Episodes of illness in breast-fed and bottle-fed infants in Jerusalem.Isr J Med Sci 1984; 20(5):395-9IJ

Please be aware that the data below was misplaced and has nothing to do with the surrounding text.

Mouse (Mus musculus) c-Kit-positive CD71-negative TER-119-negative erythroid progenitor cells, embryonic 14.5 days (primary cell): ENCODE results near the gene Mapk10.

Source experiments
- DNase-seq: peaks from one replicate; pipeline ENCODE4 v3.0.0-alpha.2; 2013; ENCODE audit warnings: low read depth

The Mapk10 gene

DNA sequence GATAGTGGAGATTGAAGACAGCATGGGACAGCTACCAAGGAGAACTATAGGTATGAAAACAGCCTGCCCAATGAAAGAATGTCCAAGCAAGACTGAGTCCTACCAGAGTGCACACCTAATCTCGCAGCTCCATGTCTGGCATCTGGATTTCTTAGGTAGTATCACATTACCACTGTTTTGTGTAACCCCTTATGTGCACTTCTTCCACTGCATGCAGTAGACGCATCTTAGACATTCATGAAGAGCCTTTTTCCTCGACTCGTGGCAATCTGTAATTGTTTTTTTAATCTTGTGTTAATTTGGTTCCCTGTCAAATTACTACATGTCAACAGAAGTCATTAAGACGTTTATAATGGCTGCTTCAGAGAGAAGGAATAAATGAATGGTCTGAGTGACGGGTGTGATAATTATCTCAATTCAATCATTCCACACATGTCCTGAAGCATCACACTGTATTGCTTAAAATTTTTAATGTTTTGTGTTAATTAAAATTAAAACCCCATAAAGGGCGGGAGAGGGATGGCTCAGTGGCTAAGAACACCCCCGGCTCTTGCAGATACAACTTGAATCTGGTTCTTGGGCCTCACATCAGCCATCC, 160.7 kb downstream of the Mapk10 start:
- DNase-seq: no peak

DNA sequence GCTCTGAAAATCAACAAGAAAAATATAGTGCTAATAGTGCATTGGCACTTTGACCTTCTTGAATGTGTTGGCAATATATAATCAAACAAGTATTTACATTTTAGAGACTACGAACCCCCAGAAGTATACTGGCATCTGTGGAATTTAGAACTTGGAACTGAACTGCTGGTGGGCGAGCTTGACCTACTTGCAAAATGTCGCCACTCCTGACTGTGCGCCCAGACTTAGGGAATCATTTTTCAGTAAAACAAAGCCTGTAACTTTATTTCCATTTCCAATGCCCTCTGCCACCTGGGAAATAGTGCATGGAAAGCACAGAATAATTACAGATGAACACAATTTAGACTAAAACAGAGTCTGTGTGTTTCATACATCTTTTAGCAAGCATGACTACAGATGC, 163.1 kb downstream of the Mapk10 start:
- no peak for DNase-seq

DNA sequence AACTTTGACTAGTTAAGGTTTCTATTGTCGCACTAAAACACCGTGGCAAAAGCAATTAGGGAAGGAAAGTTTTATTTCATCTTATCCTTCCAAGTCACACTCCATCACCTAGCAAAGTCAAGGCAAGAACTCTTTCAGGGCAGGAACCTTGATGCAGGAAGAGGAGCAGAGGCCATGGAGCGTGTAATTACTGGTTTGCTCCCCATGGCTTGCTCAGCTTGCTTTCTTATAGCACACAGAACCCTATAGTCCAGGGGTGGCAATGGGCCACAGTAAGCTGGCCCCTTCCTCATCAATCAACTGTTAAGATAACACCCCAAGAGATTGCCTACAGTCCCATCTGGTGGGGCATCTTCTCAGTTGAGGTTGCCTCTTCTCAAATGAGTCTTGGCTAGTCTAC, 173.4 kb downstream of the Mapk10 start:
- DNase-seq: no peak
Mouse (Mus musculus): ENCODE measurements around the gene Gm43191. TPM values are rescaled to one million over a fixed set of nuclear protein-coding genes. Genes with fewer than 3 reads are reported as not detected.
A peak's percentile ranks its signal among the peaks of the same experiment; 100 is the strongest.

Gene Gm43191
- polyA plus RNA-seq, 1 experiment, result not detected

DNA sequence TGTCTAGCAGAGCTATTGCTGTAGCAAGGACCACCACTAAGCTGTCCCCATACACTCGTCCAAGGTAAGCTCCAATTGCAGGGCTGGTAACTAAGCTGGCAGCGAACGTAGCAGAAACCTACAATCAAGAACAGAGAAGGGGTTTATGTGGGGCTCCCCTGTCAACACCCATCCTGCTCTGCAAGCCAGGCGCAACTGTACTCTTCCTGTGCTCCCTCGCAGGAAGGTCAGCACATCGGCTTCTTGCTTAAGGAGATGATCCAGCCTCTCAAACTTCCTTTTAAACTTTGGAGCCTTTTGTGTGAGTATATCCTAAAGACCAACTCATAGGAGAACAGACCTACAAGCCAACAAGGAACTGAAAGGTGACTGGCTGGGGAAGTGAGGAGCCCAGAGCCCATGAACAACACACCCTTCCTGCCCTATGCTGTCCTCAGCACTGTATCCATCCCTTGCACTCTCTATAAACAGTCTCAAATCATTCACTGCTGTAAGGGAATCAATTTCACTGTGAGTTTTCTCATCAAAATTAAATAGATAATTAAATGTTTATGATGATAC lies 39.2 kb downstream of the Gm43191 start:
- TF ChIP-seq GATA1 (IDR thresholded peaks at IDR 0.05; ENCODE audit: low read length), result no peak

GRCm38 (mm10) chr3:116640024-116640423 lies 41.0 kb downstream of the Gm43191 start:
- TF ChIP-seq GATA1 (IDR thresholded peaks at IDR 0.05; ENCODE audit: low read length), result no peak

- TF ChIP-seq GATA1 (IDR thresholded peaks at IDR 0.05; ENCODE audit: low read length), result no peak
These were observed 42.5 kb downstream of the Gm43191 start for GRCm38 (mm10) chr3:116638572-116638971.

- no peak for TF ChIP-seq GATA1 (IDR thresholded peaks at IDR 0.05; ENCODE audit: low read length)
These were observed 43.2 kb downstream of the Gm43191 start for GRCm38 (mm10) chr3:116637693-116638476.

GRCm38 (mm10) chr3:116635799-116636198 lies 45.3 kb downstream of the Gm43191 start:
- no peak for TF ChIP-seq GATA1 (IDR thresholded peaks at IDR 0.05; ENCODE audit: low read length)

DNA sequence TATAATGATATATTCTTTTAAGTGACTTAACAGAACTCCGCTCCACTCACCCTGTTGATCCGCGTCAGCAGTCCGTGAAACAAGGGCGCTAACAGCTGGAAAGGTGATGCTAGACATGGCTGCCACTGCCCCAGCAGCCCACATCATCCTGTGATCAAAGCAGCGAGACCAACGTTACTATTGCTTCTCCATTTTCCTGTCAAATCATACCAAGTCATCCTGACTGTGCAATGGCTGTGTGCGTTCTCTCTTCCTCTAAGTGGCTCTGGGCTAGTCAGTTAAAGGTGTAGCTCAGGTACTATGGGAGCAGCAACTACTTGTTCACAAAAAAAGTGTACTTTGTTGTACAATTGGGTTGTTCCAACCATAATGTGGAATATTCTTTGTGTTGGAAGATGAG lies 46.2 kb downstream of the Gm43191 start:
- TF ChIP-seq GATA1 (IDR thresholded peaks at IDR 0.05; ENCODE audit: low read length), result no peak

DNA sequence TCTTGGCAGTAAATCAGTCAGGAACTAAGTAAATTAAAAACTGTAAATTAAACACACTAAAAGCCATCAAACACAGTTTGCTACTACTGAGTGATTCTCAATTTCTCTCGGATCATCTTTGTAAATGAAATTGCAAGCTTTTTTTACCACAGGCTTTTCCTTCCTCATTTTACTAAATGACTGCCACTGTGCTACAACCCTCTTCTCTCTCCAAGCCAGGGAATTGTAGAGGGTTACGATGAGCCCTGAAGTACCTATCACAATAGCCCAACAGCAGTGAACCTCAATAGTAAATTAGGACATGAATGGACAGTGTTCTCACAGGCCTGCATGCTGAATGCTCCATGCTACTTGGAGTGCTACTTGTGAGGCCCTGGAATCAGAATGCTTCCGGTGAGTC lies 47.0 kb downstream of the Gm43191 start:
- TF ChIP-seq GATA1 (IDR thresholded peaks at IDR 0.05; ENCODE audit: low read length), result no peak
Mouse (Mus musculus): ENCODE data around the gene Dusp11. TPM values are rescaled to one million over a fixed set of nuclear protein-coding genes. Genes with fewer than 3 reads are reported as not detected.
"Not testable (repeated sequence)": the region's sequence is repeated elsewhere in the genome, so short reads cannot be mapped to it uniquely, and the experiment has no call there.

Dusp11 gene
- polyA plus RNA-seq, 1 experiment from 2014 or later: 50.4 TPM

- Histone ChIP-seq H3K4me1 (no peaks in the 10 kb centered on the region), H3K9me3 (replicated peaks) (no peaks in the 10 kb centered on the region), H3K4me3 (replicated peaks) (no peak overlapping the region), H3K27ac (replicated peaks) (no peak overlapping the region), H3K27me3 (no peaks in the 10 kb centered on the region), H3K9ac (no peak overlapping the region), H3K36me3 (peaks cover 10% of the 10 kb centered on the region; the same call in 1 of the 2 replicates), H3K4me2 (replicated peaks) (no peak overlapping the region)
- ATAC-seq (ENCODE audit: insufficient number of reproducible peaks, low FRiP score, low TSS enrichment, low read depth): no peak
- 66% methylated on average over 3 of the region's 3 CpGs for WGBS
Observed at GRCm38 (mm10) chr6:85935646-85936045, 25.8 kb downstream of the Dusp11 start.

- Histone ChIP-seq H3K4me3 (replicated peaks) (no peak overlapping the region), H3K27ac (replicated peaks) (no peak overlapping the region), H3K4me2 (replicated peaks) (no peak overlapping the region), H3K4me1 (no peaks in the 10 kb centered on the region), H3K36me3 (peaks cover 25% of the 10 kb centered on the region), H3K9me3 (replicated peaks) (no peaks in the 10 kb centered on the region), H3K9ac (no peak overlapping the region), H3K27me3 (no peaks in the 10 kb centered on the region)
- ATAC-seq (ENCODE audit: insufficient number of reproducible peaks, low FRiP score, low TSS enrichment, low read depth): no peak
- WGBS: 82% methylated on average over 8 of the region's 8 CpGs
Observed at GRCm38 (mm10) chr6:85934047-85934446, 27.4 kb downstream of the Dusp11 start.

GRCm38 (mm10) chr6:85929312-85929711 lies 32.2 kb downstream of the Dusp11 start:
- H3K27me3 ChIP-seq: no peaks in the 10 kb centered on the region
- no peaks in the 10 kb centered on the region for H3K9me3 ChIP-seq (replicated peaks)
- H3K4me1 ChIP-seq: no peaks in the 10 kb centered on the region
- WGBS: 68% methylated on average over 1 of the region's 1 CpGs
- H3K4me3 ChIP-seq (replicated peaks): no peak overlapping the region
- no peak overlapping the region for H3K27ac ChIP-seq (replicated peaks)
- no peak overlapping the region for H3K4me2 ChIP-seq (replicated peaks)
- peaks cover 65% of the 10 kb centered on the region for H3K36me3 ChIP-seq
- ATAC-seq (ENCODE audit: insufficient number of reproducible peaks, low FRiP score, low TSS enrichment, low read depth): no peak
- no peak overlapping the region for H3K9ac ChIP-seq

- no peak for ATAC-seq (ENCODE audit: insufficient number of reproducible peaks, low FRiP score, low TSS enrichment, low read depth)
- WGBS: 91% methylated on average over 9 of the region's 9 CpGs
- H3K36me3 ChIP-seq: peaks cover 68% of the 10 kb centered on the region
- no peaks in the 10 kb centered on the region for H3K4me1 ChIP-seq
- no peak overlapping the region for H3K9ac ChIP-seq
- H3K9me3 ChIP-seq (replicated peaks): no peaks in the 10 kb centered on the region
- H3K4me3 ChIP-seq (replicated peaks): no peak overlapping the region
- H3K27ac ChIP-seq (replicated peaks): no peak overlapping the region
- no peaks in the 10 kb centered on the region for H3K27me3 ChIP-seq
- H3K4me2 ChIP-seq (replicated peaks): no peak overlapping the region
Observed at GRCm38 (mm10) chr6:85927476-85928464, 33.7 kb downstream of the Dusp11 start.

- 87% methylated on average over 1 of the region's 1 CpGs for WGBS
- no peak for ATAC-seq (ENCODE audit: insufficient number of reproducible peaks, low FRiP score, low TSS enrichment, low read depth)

In a prospective study on breast-feeding in Jerusalem, 274 middle-class Jewish women were interviewed about their breast-feeding practices, and symptoms and signs of disease, episodes of illness and hospitalization of the infant. Women of a higher education level breast-fed more often and for a longer period than did women with less education. Infants exclusively breast-fed had significantly fewer symptoms of disease than did those not breast-fed or partially breast-fed. The odds ratios for cough, respiratory difficulty, and diarrhea by breast-feeding practice were 3.66, 2.14 and 2.72 (P = 0.04). Significant differences in the number of illness episodes were found between breast-fed and bottle-fed infants at 20 weeks; infants exclusively breast-fed had the least number of illness episodes. A positive association was found between number of illness episodes and duration of breast-feeding. Infants who were breast-fed for 20 weeks had the least number of illness episodes; 52% of them had no episode compared with only 15% who were not breast-fed. Comparison of the numbers of illness episodes among non-breast-fed infants of mothers with low and high education levels indicated that the infants of better educated mothers had a significantly lower percentage of illness episodes (P less than 0.05). Even infants of a middle-class and well-educated population benefit from the breast-feeding practice and its protective effect, more so if they are exclusively breast-fed and for a longer period.